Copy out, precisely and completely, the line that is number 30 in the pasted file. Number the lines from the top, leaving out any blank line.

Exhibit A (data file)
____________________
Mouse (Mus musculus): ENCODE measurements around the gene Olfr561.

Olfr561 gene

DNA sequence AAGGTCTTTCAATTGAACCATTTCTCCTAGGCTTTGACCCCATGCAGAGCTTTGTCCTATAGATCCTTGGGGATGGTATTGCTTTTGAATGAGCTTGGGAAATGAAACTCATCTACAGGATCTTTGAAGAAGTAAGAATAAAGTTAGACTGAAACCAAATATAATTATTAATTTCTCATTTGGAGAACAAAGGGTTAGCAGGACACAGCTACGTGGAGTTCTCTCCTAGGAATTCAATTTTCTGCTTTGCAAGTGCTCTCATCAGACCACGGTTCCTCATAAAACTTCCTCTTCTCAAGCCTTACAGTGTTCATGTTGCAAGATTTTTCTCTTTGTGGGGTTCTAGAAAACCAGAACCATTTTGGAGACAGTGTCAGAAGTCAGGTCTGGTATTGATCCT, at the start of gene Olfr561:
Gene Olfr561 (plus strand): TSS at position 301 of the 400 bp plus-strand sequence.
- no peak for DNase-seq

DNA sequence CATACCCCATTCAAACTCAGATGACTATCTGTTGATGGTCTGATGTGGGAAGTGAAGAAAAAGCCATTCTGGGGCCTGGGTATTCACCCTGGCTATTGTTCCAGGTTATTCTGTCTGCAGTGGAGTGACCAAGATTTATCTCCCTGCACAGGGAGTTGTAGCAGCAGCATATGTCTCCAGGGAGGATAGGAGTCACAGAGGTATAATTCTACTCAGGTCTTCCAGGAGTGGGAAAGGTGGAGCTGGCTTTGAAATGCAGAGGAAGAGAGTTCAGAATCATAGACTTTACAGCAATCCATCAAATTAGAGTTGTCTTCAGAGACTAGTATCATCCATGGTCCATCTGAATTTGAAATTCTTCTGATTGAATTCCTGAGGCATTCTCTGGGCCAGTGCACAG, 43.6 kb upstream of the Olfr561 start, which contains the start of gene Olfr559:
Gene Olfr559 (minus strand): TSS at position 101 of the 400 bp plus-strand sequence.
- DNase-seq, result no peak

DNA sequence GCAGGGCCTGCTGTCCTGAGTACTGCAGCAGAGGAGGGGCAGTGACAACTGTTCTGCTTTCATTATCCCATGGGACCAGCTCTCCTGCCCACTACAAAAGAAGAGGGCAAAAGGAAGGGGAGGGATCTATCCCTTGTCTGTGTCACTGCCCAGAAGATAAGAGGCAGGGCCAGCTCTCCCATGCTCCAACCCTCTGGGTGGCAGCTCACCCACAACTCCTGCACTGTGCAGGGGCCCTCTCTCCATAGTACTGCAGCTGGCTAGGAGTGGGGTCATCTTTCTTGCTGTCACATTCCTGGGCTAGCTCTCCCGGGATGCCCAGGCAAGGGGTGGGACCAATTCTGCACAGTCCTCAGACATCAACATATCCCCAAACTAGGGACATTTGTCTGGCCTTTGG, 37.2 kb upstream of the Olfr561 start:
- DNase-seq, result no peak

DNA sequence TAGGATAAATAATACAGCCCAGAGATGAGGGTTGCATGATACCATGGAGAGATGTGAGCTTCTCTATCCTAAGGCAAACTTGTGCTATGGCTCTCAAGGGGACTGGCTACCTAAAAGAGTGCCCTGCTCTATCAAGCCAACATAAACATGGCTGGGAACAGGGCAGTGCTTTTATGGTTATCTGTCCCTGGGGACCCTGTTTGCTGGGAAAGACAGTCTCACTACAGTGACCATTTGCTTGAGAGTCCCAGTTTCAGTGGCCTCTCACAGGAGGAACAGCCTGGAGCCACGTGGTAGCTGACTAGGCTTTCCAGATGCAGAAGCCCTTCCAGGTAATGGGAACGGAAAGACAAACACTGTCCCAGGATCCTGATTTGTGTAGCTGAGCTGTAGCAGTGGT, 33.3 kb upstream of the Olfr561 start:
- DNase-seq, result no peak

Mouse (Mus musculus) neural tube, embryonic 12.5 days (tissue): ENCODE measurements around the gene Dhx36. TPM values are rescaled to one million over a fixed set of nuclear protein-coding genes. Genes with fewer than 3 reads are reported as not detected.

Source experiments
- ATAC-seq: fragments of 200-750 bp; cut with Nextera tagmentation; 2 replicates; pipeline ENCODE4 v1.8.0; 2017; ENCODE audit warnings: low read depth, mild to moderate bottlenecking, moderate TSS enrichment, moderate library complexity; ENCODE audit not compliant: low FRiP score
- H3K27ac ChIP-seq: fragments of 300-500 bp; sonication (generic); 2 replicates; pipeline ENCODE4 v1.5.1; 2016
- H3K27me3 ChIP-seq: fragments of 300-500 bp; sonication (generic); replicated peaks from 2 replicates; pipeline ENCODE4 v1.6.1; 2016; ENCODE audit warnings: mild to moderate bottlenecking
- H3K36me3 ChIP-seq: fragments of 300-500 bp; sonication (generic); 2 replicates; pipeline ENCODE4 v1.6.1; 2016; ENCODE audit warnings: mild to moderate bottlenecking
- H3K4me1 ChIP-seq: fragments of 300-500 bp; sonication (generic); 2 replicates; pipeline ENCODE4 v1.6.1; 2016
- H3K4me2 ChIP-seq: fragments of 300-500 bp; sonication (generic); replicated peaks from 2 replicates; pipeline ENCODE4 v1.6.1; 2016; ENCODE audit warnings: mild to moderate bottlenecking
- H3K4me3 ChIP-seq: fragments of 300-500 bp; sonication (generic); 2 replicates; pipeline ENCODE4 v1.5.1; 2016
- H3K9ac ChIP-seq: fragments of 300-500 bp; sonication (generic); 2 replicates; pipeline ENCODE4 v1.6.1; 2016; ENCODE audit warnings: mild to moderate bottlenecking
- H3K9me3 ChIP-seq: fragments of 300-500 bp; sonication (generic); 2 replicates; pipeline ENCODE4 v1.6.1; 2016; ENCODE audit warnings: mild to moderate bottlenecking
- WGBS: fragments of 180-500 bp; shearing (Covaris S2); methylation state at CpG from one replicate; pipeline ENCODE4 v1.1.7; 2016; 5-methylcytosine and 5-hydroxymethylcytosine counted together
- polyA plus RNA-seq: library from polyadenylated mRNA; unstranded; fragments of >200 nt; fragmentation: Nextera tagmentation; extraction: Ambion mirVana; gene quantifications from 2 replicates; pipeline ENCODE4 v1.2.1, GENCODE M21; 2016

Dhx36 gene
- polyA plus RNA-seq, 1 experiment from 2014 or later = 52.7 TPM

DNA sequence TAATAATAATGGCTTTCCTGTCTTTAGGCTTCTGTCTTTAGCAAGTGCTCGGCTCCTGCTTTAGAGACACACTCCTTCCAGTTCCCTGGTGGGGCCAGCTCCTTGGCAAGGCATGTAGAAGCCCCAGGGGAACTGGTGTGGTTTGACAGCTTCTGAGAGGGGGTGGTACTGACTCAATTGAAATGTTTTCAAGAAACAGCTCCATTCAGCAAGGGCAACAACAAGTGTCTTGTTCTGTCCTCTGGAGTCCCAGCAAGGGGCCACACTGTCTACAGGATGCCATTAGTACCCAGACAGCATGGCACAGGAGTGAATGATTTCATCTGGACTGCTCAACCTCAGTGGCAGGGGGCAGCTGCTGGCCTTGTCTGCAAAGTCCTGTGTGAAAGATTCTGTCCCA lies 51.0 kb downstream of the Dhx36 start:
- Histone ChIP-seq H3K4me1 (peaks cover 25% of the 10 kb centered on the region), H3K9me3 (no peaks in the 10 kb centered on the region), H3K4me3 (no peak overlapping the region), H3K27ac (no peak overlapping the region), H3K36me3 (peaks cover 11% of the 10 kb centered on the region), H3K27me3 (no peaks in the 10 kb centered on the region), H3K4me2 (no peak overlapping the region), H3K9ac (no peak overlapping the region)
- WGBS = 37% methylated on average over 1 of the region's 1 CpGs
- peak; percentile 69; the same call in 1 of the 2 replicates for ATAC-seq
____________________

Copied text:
- WGBS = 37% methylated on average over 1 of the region's 1 CpGs